NASA and Nissan to build autonomous vehicles together

Many common devices, especially medical ones, that we take for granted today were once thought highly innovative, even futuristic. The US space agency NASA has been responsible for quite a few of these, including some types of artificial limbs, infrared ear thermometers, the so-called space blanket and the use of LEDs in medical therapies. Quite naturally, NASA also has a history of innovating in the area of transportation: anti-icing systems for aircraft, the use of safety grooves in highway surfaces, and the development of super-strong radial tires, to name a few.

It is not out of character for the space agency, therefore, to team up with a car maker—Nissan in this case—to collaborate on developing “autonomous vehicles.” NASA uses them for exploring other worlds; Nissan wants to make them available to earthly drivers. Each can learn from the other as they tackle the “similar challenges” that face them.

Nissan-NASA-Leaf-autonomous-vehicle-driverless-car-Silicon-Valley-Mars-rover-EDIWeekly
The first tests on autonomous vehicles will use a modified Nissan Leaf.

NASA and the North American arm of Nissan announced that they would work together on a five-year R&D project that will bring together NASA researchers from the Ames Research Centre in California and Nissan researchers from its Silicon Valley facility. The vehicles they develop could be used for planetary exploration and terrestrial road use. The first zero-emission test vehicle, a modified Nissan Leaf, is expected to be testing by the end of this year.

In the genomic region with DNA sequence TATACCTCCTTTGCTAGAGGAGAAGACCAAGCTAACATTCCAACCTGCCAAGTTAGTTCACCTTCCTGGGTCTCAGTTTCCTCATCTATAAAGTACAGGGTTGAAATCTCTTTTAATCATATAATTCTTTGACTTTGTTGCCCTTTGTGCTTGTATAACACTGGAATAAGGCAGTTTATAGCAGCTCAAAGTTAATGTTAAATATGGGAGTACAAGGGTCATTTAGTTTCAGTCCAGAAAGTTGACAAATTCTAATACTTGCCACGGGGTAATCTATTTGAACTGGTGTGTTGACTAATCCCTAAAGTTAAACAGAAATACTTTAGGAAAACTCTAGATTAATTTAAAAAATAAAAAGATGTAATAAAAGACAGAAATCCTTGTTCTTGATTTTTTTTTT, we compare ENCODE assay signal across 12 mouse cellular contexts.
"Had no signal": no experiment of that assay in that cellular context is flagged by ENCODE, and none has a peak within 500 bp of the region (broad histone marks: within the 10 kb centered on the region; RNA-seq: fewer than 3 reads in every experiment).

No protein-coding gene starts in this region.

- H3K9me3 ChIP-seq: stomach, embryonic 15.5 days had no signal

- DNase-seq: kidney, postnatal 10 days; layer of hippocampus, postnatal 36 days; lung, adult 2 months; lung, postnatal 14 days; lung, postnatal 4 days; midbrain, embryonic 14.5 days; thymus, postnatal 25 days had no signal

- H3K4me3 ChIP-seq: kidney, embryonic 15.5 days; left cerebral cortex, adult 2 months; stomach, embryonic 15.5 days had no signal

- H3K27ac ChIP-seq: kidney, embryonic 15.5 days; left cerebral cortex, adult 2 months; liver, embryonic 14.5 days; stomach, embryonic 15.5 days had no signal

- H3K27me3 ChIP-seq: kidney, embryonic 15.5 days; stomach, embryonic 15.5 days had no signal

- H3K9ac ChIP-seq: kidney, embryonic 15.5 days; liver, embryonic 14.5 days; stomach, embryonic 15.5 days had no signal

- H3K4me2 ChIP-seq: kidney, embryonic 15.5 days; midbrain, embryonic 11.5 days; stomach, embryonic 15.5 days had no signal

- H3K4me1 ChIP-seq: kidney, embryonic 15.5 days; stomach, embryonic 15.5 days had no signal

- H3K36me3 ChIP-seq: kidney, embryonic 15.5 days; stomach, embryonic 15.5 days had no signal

As reported in Wired magazine, the director of Nissan’s Silicon Valley research facility spent ten years as a “senior scientist” at NASA. The two research facilities are very close to each other, and, Nissan says, “the timing is right” because they are ready to start testing their autonomous vehicles on city streets. Nissan has said it will have driverless cars on the market by 2020. The automaker can learn a lot from NASA’s space rover vehicles, which operate remotely, but not very autonomously, in harsh conditions millions of miles from Earth. But it can also teach NASA what it has learned about navigating in terrain that is filled with variables and unpredictability, a city street. One environment is remote and hostile, but relatively predictable; the other is chaotic and dangerous.

The director of NASA’s Ames Research Centre told Wired that they needed to add to the autonomy of vehicles like the Mars rovers

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